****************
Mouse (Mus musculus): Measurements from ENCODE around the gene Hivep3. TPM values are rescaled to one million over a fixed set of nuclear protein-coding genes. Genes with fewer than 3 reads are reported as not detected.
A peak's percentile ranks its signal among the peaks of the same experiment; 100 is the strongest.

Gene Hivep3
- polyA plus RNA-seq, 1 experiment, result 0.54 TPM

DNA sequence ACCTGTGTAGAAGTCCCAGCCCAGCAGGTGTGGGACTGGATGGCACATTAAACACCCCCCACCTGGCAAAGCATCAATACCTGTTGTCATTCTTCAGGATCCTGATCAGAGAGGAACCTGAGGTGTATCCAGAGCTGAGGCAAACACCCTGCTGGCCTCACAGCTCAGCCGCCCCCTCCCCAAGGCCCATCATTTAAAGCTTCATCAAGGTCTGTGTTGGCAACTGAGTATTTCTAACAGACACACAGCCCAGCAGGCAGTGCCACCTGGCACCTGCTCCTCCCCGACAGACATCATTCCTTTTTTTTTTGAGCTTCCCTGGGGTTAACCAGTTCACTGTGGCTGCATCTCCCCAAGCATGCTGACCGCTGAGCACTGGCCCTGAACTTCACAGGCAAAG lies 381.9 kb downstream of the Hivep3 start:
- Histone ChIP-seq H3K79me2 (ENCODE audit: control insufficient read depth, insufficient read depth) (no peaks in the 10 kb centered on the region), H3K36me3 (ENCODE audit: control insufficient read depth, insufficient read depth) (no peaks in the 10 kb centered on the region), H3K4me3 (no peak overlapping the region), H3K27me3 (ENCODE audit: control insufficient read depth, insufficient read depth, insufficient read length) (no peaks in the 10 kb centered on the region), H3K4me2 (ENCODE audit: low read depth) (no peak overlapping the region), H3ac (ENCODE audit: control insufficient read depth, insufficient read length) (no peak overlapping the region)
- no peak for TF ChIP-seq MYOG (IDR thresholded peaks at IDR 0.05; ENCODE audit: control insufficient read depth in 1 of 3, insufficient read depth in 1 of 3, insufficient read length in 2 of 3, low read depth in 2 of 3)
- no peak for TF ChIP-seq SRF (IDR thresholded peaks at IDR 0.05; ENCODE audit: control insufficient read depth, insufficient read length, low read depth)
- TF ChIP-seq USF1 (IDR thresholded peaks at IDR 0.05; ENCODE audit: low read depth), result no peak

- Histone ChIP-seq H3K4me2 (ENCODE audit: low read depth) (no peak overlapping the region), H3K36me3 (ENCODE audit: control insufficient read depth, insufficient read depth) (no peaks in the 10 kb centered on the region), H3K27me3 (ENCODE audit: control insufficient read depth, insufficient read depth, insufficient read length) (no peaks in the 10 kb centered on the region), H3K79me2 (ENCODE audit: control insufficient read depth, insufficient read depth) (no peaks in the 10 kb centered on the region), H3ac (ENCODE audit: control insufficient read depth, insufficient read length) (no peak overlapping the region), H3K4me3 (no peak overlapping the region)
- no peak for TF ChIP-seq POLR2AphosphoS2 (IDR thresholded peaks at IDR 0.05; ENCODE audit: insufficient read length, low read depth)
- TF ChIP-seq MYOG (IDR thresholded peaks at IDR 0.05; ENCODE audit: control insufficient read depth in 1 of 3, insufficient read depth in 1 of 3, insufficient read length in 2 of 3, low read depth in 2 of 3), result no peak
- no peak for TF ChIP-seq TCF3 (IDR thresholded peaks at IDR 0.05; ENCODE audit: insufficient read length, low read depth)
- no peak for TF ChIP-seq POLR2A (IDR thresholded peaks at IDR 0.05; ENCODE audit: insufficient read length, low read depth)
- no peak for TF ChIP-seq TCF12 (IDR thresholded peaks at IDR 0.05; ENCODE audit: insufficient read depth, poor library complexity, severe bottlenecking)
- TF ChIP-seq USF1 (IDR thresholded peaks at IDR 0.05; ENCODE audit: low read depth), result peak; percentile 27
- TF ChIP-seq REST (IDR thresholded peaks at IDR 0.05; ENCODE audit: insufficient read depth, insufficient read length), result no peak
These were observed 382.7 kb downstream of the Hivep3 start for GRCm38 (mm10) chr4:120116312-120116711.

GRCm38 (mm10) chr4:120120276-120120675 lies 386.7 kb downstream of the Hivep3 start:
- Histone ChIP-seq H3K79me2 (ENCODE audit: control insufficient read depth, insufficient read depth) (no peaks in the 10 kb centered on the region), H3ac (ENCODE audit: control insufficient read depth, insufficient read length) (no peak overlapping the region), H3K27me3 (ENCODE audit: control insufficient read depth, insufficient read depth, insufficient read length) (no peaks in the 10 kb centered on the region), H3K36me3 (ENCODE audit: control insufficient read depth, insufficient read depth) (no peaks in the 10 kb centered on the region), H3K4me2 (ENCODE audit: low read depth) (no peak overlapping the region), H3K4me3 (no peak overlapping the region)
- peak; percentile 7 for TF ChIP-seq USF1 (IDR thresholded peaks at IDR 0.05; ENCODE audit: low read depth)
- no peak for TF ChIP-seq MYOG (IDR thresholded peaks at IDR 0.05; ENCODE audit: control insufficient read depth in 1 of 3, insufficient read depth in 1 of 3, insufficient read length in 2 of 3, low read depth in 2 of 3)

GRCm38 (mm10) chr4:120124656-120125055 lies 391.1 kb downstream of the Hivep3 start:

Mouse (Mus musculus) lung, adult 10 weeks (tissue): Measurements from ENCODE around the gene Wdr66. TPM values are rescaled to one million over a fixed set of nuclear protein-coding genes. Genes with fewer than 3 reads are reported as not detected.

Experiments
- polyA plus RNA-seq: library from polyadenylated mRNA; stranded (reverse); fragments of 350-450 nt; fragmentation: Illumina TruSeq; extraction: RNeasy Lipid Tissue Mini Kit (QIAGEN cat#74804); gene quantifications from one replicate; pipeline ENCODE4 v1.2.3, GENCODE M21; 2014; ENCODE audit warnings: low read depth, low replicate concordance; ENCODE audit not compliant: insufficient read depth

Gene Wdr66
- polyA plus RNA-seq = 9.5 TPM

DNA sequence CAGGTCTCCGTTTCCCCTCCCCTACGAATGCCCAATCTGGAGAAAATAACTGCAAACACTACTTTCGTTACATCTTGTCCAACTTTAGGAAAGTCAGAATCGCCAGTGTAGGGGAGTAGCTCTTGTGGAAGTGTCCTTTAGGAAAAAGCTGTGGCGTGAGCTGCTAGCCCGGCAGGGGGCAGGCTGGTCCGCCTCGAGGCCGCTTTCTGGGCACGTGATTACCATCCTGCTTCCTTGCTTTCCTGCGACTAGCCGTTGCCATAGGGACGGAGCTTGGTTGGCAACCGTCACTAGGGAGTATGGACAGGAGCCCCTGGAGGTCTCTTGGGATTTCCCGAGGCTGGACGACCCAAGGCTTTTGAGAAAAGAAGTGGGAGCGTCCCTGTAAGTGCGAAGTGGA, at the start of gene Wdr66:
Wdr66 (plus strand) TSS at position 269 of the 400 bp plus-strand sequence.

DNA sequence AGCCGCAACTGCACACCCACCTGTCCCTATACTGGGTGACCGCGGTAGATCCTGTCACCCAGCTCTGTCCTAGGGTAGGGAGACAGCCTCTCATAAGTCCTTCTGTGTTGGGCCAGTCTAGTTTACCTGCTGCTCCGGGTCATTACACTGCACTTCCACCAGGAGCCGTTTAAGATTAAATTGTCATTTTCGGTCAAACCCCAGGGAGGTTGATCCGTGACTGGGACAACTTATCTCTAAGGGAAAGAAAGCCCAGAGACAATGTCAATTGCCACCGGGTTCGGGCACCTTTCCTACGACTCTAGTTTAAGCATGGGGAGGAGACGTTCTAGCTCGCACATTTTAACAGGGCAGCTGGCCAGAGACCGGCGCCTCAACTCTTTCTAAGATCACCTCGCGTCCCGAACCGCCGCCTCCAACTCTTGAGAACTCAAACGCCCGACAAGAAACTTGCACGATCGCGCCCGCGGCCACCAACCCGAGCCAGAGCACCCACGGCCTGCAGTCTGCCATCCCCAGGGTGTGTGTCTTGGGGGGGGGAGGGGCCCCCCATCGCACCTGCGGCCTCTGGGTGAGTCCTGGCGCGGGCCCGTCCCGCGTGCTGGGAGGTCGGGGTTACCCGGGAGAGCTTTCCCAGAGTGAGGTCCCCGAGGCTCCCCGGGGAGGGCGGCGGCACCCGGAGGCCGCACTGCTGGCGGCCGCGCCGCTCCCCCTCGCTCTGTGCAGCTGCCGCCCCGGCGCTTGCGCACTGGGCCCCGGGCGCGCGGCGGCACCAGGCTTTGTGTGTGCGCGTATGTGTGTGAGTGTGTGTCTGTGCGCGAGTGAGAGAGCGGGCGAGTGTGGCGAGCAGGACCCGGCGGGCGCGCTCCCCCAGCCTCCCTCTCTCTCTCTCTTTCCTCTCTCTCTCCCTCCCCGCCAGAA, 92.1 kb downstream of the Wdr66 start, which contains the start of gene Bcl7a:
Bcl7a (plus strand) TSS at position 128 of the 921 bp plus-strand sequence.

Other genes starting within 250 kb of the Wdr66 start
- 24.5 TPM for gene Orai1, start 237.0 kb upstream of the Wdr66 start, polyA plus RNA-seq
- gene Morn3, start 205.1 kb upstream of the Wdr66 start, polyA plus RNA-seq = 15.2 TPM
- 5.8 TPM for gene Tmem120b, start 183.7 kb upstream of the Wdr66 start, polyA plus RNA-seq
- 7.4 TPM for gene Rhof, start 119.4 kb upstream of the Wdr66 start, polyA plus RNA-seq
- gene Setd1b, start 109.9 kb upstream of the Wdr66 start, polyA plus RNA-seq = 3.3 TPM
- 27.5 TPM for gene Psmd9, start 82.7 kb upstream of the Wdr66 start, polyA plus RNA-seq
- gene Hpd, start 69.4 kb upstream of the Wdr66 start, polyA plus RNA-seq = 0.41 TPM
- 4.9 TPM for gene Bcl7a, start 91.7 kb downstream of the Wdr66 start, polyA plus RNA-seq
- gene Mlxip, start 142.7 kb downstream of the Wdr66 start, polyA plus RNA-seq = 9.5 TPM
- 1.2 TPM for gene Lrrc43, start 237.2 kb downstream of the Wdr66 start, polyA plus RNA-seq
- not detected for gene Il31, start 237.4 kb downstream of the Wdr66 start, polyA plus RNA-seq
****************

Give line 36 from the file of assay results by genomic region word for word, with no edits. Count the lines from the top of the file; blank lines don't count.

- 5.8 TPM for gene Tmem120b, start 183.7 kb upstream of the Wdr66 start, polyA plus RNA-seq